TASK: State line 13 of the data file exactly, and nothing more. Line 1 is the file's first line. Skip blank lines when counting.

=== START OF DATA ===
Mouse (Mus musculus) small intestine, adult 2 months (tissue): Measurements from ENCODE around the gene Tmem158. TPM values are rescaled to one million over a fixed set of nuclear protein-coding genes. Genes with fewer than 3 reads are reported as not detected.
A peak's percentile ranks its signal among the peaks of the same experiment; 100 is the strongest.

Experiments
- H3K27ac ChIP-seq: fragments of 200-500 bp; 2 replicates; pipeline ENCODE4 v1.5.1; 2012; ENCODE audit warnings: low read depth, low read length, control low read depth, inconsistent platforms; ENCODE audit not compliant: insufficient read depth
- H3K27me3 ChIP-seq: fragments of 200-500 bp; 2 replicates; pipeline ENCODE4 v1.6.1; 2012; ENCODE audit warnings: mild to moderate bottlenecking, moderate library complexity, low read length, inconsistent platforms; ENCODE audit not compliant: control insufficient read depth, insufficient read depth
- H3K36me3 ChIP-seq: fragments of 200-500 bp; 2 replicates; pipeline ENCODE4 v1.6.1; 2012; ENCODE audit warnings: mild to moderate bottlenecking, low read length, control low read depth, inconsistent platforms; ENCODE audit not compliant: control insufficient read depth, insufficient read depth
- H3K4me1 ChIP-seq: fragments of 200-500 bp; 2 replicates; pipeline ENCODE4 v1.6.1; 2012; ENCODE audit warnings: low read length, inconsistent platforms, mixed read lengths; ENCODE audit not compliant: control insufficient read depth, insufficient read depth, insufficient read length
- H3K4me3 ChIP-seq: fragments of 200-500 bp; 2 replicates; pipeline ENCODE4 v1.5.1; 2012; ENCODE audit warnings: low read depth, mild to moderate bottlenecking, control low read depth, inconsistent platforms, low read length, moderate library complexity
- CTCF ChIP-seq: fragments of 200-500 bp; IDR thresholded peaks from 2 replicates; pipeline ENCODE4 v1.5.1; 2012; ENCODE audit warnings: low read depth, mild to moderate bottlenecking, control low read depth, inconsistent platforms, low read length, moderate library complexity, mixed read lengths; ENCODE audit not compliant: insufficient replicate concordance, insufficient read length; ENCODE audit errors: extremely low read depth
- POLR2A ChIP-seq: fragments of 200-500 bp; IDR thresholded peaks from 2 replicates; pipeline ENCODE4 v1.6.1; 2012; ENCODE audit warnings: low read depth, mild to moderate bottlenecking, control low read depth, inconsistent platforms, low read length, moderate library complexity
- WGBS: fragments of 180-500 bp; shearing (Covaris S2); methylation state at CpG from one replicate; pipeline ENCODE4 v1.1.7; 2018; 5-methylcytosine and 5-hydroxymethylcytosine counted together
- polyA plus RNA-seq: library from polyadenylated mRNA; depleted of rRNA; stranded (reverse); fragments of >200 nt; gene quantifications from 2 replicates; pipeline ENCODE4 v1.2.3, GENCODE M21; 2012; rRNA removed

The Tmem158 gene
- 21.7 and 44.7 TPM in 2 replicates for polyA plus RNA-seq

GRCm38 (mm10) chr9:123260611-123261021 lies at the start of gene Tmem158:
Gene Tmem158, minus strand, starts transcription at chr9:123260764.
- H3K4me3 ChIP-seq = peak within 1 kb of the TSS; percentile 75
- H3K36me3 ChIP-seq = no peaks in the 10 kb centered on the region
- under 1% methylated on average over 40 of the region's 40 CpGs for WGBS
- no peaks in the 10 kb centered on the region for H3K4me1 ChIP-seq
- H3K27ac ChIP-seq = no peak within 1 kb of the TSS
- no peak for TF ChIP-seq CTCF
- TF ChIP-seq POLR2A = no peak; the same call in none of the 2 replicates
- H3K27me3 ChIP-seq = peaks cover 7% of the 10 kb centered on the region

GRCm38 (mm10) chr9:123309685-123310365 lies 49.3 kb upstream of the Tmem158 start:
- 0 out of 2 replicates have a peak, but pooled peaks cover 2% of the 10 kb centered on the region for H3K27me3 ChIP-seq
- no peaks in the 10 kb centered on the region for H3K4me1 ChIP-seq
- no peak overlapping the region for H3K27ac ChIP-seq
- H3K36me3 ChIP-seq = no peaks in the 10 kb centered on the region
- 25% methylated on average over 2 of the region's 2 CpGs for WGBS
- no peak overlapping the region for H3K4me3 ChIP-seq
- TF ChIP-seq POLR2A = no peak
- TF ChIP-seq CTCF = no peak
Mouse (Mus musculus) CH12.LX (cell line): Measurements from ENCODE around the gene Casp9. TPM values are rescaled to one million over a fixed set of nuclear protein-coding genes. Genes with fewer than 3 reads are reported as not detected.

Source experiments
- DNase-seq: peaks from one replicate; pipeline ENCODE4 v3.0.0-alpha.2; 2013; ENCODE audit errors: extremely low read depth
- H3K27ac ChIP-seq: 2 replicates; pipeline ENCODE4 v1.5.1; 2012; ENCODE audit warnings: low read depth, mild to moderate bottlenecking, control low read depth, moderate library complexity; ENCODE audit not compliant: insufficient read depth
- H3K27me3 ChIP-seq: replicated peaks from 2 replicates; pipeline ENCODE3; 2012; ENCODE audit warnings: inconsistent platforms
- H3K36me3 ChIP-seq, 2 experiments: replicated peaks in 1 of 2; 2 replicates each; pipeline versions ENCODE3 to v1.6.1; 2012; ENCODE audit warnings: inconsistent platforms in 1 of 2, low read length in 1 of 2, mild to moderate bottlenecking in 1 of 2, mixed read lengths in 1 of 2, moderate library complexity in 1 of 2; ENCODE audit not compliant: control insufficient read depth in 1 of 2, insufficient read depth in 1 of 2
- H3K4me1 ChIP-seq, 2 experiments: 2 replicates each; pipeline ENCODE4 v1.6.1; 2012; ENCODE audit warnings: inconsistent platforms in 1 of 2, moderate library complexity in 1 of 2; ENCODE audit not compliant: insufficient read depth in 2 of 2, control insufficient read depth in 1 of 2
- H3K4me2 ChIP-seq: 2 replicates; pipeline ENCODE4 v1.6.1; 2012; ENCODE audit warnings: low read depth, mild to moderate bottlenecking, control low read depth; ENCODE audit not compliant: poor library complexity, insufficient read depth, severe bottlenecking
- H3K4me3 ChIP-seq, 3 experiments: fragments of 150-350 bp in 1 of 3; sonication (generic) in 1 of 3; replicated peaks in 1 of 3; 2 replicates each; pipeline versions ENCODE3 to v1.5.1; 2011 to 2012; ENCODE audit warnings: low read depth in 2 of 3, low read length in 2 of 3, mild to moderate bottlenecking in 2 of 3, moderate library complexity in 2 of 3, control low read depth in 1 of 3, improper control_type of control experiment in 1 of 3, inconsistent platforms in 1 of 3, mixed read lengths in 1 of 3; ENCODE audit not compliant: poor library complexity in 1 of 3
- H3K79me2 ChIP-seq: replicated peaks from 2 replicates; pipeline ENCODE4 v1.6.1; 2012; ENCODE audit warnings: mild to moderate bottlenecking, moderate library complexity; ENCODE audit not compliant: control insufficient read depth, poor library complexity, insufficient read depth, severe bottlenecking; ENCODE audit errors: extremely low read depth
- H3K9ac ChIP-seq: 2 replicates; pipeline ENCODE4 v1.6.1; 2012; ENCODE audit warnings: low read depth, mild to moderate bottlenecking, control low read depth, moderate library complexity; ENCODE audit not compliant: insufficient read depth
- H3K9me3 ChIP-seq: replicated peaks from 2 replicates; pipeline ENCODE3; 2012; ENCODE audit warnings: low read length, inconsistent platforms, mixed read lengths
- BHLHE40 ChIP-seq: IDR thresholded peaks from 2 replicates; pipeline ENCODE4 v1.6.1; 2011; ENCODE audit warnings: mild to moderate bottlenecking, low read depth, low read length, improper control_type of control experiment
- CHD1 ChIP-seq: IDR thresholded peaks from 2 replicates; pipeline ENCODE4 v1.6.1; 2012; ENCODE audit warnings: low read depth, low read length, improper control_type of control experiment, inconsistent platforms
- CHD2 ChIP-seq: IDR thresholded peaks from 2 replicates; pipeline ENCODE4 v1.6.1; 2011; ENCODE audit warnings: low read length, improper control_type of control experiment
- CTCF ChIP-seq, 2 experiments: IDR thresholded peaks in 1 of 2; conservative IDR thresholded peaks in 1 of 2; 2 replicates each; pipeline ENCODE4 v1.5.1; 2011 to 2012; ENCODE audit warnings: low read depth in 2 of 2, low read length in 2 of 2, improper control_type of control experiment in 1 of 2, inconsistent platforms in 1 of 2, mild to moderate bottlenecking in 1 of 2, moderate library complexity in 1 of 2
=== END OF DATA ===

The Tmem158 gene